The role of the World Bank in busting pension provision has been studied by Paul and Paul in their excellent 1995 paper published in the International Journal of Health Services. Among the examples they provide is the World Bank's "conditionality" approach, which is to push the line that past pension levels are a luxury, at the same time as producing a flawed analysis of pension inefficiencies and inequities. For example the pensions programme that it foisted on Chile in the 1990s first started with the World Bank complaining that the state pension system did not take adequate care of the most socially vulnerable, that it short-changed the poor. Needless to say, under the new system designed by the Bank, the poor became far worse off. An all too familiar government safety net called Pensión Asistencial paid barely enough to keep a Chilean retired worker from starving to death.

The 1990s Chilean experience as well as the pensions experience of other South American countries at this time is interesting because (not coincidentally) the attempted roll back of the retirement age in this country also started in the 1990s through the "sponsored" equal opportunities court case of Barber vs GRE. The case revolved around Mr Barber finding that his early retirement pension at age 60 was lower than the equivalent payable to a woman of the same age with the same contribution record. The case went to the House of Lords and then on appeal to the European Court of Justice. The European Court in 1994 found in favour of Mr Barber but recommended that to avoid potential "inequities" both males and females should in future "equalise" and retire at age 65.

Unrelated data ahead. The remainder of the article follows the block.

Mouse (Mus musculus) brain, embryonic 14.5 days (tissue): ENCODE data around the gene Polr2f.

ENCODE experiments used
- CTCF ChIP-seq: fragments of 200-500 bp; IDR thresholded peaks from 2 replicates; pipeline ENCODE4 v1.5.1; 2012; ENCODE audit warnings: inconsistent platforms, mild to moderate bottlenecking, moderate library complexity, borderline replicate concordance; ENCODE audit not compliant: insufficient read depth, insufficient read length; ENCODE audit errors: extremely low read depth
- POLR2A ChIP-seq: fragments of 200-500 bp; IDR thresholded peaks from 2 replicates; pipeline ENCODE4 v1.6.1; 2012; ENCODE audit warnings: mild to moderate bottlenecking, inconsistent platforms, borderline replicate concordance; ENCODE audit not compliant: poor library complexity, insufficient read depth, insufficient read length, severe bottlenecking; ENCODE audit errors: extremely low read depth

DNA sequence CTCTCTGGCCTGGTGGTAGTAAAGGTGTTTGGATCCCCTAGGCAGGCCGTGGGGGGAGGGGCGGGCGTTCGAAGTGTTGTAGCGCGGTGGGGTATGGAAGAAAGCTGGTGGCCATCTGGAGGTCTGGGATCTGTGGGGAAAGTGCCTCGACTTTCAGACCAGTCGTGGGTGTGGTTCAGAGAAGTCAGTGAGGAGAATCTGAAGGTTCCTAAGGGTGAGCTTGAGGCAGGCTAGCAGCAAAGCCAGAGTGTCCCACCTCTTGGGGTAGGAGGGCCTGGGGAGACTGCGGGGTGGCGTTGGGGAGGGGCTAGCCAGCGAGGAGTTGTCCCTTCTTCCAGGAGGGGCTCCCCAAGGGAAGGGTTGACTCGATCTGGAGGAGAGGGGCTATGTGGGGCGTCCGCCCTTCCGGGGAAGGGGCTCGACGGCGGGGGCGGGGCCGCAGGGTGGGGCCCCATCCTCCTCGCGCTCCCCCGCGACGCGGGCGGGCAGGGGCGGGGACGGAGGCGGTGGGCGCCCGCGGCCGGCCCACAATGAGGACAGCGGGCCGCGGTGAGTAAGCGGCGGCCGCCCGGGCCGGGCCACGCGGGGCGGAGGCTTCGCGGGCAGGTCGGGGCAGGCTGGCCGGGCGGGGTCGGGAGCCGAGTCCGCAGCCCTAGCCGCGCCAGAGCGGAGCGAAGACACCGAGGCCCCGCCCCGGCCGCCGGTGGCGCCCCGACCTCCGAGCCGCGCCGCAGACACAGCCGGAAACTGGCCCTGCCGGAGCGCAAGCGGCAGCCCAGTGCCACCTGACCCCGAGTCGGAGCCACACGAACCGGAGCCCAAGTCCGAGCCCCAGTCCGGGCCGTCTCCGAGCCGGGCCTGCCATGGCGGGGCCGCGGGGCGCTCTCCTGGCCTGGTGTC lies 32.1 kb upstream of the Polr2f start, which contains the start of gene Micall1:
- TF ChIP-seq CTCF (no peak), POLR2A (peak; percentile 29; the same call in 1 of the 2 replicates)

This was the first time that the EU had been given the opportunity to pronounce on British occupational pensions, a trend that has since accelerated. Shortly thereafter the government stepped in and by 1997 was proposing that from 2010 women will only be able to receive the state pension from age 61, tapering down each year to 62, 63 and eventually to age 65 after 2015. Having implemented this, we now have the latest 2006 equality offering of the state retirement age moving further to age 68 due to "longevity", with occupational pension schemes attempting similar.

For clarity in dismantling the sugar coated veil of equality, it is best to use EU and World Bank speak, where the smashing of pensions is termed as "massification of privilege" – its contemporary description of decent pension benefits extended to ever larger sectors of the population. "What was financially viable for a minority," complains World Bank expert Carmelo Mesa-Lago, "cannot work in the long run for the mass of the insured."

Take control
This is their class vision for debt management implementation by the Labour government. But from our working class view we currently have a unique opportunity to wrest control from these "debt junkies" and use our pensions capital to build our country.

So in terms of trade unions negotiating with this bankrupt government, pensions should be taken off the agenda and instead we need to establish how much they owe to the international capital markets in secret loans and deals, for what purpose the money has been used and the attaching terms.

We should then dismiss the government and take matters in our own hands with trade unions dealing with the EU and World Bank direct, stating clearly that we intend to use our resources to build our country and that our pensions level is for us, the workers, to determine.